[LINK] the weather makers
Alan L Tyree
alan at austlii.edu.au
Mon Apr 9 17:13:01 EST 2007
On Mon, 09 Apr 2007 16:23:41 +1000
Richard Chirgwin <rchirgwin at ozemail.com.au> wrote:
> Alan L Tyree wrote:
> >> Actually, the number of available causes of a change in temperature
> >> are not so great as to be completely bewildering.
> >>> If they did know how to apportion this, and what caused the
> >>> natural component, then they could explain the history of climate
> >>> change. They can't.
> >> That's not quite so, either. There exist quite a number of models
> >> for discussion of past events. What scientists avoid is trying to
> >> make an absolute statement about something like "what happened
> >> 100,000 years ago", because they are quite aware that anybody can
> >> claim to have "predicted the past".
> > These models are purporting to predict 50 to 100 years ahead. It
> > surely is fair to ask that they be validated with data from 1900. I
> > don't think it is "dishonest" to ask this, nor do I think that it
> > is BS science. Nor am in the pay of (think-tanks | big business |
> > creationists | any other bogey man).
> Validation is not possible. This is a genuine weak point of the
> science: the only way to validate any scientific theory is to test
> predictions - but all predictions involve the future.
Of course, and hence the famous quote that "Prophesy is very difficult,
particularly as regards the future."
But a form of "validation" certainly requires "predicting" the past to
give some confidence in the models. My confidence in the models would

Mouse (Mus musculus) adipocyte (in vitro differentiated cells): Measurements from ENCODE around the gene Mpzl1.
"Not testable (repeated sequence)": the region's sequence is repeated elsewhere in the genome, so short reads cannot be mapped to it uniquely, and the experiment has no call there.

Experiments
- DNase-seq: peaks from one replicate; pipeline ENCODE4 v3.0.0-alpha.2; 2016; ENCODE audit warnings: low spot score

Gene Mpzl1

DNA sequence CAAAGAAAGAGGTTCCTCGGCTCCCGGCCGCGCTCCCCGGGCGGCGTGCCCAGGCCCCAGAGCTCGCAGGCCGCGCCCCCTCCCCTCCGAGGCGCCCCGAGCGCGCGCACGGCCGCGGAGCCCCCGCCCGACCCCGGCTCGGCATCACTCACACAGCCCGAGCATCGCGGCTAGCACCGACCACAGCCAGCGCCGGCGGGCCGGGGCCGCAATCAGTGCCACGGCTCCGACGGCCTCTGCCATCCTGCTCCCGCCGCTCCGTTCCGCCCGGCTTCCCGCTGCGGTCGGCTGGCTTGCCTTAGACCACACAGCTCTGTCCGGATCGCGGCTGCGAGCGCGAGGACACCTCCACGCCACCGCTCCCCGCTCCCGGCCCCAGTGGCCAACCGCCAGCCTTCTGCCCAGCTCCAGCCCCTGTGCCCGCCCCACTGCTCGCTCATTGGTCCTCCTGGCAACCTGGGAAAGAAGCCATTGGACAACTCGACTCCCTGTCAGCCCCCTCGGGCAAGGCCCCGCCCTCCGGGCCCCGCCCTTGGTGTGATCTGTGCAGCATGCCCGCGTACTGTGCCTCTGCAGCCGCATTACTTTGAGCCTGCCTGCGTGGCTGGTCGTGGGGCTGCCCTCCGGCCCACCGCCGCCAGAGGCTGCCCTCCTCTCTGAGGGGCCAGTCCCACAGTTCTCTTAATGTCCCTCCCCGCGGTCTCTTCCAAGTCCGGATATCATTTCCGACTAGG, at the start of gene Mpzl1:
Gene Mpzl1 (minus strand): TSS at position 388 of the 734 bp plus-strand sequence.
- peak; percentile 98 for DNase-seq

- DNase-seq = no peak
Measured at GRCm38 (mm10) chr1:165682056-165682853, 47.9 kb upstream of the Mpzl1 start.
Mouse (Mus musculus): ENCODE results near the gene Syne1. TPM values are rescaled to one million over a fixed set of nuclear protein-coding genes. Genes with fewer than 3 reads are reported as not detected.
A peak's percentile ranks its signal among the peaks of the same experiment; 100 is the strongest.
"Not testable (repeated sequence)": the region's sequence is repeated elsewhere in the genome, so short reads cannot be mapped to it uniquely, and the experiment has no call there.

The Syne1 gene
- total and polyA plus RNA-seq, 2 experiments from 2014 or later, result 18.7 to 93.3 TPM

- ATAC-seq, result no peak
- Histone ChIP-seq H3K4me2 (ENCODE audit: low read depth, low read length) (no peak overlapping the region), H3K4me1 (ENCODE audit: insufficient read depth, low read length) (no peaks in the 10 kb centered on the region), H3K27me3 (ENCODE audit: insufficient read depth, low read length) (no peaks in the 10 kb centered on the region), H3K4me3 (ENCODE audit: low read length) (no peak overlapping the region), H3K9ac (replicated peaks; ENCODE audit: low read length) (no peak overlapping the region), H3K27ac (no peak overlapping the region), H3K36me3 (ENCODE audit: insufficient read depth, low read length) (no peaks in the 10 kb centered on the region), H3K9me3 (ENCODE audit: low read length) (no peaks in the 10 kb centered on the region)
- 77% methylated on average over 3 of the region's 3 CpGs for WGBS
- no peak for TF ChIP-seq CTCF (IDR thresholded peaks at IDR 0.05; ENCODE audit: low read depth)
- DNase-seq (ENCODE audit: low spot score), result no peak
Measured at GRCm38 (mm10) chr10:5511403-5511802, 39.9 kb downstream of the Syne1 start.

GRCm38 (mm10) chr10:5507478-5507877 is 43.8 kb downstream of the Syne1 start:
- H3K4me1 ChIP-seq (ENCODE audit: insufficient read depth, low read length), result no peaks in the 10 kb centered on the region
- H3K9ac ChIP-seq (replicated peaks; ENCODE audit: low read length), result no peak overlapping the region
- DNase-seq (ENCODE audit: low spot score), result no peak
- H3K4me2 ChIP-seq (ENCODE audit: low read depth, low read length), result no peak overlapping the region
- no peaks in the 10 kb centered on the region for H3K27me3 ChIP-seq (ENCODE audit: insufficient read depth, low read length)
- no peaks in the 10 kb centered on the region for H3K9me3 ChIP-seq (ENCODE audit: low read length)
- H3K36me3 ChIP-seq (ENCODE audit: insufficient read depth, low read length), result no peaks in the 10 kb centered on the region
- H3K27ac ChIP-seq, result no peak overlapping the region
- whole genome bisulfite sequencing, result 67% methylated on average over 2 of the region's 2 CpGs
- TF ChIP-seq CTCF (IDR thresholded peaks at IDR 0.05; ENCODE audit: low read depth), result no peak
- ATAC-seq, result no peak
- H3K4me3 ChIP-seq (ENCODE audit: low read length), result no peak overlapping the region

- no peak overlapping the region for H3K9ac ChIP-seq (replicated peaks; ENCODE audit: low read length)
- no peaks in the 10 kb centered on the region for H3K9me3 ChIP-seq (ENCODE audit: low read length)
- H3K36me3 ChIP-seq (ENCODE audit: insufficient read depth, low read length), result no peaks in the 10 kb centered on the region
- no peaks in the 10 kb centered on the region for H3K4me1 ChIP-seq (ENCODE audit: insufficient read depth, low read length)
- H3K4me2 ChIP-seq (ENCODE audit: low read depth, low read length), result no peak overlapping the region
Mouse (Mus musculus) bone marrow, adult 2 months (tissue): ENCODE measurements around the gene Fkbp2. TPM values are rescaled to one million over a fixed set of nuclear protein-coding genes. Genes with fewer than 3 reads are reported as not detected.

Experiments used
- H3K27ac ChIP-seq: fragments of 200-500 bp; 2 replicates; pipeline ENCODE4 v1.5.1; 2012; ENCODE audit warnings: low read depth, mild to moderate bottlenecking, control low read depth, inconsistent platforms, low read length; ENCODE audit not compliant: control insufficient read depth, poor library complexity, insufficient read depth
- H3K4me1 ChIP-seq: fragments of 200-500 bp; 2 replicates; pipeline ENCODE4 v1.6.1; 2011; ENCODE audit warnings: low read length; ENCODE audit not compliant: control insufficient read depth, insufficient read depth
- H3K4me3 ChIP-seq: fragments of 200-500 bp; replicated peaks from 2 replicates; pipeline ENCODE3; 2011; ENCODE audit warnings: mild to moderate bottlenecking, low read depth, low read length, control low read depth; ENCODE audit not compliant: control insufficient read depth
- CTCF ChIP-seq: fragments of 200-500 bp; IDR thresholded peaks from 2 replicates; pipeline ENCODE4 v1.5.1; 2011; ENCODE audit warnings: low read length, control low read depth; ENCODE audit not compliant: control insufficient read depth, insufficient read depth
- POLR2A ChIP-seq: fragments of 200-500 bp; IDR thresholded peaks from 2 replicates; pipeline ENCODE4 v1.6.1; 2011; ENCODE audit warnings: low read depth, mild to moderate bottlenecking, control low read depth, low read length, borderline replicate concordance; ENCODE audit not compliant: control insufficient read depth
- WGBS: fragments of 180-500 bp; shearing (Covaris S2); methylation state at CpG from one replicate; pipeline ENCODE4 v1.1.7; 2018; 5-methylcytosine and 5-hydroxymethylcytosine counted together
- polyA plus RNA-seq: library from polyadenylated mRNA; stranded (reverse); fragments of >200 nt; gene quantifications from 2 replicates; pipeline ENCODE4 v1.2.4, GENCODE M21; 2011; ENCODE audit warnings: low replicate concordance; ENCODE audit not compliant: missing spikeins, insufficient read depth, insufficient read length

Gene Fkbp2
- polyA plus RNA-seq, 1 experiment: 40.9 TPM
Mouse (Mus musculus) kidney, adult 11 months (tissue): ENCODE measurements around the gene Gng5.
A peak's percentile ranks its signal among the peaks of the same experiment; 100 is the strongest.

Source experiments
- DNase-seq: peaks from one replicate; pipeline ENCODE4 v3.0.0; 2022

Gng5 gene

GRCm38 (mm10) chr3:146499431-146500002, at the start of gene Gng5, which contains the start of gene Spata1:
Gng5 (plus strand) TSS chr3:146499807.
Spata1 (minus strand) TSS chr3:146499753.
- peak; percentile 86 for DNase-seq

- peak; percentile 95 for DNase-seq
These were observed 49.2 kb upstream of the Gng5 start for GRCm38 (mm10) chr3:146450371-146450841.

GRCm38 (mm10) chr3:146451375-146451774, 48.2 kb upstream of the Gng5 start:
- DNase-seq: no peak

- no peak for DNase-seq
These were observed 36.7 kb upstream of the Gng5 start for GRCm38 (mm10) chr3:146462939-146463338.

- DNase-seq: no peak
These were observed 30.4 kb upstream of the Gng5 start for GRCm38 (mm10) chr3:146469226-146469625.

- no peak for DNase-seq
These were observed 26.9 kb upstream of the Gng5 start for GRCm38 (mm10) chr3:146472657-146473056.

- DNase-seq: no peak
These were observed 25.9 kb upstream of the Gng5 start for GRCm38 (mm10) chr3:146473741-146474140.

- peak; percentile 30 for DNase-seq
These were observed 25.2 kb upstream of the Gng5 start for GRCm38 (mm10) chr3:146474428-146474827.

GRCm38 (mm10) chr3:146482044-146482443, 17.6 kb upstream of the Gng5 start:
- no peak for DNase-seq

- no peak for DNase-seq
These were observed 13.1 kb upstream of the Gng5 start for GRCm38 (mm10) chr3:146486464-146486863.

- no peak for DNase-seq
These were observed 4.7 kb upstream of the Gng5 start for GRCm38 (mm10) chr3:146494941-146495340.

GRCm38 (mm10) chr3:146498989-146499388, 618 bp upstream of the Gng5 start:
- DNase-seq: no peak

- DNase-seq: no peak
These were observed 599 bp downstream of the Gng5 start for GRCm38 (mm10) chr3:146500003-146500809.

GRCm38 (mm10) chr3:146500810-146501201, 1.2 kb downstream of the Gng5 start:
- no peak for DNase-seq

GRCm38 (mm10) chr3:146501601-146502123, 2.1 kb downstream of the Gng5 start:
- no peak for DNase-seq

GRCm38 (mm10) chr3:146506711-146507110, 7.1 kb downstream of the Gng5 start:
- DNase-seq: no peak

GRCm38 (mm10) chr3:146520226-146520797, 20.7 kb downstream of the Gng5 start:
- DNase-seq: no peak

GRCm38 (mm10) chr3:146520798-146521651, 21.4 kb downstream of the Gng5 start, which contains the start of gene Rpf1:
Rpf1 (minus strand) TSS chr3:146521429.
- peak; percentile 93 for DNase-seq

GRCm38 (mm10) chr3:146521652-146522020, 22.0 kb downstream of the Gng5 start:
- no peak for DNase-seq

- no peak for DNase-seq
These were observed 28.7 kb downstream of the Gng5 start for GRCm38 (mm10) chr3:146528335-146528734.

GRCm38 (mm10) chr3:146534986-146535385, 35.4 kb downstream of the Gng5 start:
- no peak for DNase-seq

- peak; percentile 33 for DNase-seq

be greatly increased if they were shown to "predict" the 20th century.
Doesn't need to be entirely accurate, of course, but it should at least
be able to identify the high points.
> In the media, calls for "validation" of climate science are part of
> the political project of delay: it is no coincidence that when I
> Google "validation of climate models", the IPA pops up in the first
> page of results. "We can't act without proof" is 1.01 of the think
> tank (and has been deployed before; fortunately, CFC observations and
> predictions happened on a political rather than generational
> timescale, and action outran the resistance movement).
I agree with this, Richard, but it doesn't avoid the issue. Think how
much stronger the argument would be if it were shown that the models
could be relied on in this way. If we had this kind of "validation" at
least the bad guys would have to say "Well, ok, you did it for the 20th
century, but that doesn't prove anything."
And perhaps it doesn't but it sure as hell improves the PR arguments.
And, I happen to think, improves the argument that the models are
reliable, robust and something other than GOGO.
> It isn't dishonest to ask that the models be tested; criticised;
> picked apart and rebuilt. Where the dishonesty creeps in is where the
> mouthpiece columnists - I will nominate the Andrew Bolts, Piers
> Ackermans, Michael Duffys, and Miranda Devines - know damn well that
> the science is very, very vigorously debated and very harshly
> criticised by other scientists, but they pretend that this has not
> taken place; that there is some secret "protocols of the elders of
> Climate" which says "any old dodgy crap is good enough as long as it
> doesn't rock the boat".
> It is apposite to remember that we aren't talking about pan-flash
> science here; climate change has been in the discussion for 20 years.
> So there's at least 20 years of examination of models. Where I call
> B.S. is where the above-mentioned list pretends this has not taken
> place, and pretends that its own pet scientists represent a repressed
> majority of people whose views are suppressed.